Underneath the apparent aloofness of the Hungarian cellist János Starker, lies a profound sensitivity to music and a warm generosity. His elegance springs from his deep sense of rigour and asceticism. Both in teaching and in performance he is extremely mindful of every aspect of playing: the position of the body, breath, movement and sound ... His devotion to teaching provides the key to his philosophy and vision of music. "I know who I am, I know what I am doing. And what I am doing is not important in the self-assurance issue. I don't have to be reassured by somebody saying "you are great" or giving me prizes. I am only interested in doing something. This is for the sake of music and for the sake of musicians of the future. I am serving a cause. And I'm serving a cause for personal reasons, because the fact that I survived all the horrors that others didn't puts a duty on me. Devoir."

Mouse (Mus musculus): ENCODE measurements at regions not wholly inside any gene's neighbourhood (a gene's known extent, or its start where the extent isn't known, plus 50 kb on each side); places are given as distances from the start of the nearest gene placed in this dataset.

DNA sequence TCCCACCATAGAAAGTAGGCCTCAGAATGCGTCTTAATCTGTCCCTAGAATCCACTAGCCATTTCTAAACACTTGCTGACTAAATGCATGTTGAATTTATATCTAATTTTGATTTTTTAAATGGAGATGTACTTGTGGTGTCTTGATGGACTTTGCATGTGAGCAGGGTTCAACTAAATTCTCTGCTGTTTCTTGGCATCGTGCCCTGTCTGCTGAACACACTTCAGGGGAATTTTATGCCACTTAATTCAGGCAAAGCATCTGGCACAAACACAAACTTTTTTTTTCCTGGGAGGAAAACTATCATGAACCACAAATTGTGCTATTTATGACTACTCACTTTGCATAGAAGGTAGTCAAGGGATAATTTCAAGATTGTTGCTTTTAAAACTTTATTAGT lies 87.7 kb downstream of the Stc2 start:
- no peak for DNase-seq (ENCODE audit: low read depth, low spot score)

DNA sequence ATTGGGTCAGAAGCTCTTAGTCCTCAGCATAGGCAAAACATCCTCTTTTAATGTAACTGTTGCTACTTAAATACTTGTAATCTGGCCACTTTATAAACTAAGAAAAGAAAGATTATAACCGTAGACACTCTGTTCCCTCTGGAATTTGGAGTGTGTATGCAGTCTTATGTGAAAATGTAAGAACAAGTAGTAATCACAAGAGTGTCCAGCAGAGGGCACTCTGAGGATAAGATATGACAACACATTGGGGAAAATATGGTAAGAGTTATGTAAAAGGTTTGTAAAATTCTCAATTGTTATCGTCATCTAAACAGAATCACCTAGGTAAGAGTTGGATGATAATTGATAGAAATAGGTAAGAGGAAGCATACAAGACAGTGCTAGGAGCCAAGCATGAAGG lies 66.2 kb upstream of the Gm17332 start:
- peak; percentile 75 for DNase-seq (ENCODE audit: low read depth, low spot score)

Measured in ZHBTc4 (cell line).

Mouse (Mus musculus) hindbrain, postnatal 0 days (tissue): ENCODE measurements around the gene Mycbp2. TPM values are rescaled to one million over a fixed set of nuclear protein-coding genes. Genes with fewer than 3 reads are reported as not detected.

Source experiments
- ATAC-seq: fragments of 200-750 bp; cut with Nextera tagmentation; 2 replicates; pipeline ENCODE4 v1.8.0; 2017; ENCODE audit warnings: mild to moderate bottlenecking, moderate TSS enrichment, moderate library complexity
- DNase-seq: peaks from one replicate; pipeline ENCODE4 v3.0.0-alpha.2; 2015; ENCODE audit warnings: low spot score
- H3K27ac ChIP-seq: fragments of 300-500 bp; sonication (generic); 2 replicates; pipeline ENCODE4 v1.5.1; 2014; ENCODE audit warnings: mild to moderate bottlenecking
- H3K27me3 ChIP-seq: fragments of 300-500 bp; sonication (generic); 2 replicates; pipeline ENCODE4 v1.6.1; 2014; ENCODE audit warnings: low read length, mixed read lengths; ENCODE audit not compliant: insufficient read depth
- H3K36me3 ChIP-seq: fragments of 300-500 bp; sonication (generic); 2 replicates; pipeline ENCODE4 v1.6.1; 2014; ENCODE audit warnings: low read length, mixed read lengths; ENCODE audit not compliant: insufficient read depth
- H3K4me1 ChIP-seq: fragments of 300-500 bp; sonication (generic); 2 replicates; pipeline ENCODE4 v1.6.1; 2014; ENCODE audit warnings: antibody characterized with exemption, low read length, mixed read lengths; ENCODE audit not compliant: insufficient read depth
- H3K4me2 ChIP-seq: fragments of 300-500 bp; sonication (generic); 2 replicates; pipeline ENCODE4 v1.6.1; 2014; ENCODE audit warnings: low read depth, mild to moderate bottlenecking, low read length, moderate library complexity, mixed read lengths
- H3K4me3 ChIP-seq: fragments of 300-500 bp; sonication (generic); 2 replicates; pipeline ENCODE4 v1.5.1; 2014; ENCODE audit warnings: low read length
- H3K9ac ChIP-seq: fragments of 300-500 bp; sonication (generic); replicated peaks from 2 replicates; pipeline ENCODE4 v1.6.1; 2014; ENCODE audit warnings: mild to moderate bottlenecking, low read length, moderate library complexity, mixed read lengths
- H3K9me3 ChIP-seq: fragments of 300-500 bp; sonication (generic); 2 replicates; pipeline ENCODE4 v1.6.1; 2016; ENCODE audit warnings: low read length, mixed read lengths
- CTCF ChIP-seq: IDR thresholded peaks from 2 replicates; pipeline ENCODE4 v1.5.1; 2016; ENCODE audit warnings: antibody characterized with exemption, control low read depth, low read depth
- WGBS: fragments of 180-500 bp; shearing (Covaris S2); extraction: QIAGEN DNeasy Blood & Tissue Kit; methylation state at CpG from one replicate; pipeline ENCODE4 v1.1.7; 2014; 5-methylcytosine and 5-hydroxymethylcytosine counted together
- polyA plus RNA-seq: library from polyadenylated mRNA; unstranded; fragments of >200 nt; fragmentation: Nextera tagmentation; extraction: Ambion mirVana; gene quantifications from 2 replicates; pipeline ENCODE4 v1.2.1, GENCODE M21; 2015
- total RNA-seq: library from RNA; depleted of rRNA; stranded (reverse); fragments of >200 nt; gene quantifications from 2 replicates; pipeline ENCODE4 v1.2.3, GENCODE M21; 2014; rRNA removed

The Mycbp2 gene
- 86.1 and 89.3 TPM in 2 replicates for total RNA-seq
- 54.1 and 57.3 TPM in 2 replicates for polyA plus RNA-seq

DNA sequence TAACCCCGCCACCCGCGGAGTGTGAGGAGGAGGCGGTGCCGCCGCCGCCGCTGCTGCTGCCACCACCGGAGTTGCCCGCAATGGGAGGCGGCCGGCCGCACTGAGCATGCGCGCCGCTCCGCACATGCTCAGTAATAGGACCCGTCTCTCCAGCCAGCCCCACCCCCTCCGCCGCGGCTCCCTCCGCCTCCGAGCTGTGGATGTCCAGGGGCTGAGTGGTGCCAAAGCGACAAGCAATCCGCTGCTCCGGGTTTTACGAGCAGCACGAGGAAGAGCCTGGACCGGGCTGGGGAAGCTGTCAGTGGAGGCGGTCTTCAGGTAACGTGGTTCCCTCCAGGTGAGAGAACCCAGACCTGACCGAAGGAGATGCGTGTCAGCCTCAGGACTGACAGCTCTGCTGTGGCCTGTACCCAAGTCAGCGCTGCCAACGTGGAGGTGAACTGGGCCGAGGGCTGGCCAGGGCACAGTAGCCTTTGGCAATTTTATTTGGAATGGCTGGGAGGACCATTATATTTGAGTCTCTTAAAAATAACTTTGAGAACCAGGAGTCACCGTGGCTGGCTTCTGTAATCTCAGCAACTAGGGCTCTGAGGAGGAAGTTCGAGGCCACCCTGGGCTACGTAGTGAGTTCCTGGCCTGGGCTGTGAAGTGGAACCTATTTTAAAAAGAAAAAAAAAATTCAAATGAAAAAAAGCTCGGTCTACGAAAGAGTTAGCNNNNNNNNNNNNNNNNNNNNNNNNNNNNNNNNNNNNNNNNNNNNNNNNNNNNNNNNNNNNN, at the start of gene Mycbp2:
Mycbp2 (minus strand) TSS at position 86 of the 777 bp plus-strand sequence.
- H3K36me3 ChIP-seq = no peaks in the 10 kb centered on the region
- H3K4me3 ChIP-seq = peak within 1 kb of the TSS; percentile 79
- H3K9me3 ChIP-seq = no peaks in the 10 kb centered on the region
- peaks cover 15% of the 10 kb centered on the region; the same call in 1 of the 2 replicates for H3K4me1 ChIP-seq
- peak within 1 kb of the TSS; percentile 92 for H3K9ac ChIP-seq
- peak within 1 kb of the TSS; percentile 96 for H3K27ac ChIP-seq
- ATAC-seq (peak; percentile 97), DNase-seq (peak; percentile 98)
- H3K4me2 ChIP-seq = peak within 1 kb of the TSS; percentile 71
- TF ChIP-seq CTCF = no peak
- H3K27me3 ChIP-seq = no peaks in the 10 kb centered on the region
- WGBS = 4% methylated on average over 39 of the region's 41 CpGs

Cello suite no. 3 in C major, BWV 1009. Courante ; Gigue / Johann Sebastian Bach -- Variations on a theme from Handel / Ludwig van Beethoven -- Cello concerto in E minor, op. 85 (selections) / Edward Elgar -- Sonata for cello, op. 8 ; Duo for violin and cello, op. 7 / Zoltán Kodály -- Concerto for cello / William Walton -- Concerto for cello ; Suite for cello / Gaspar Cassado
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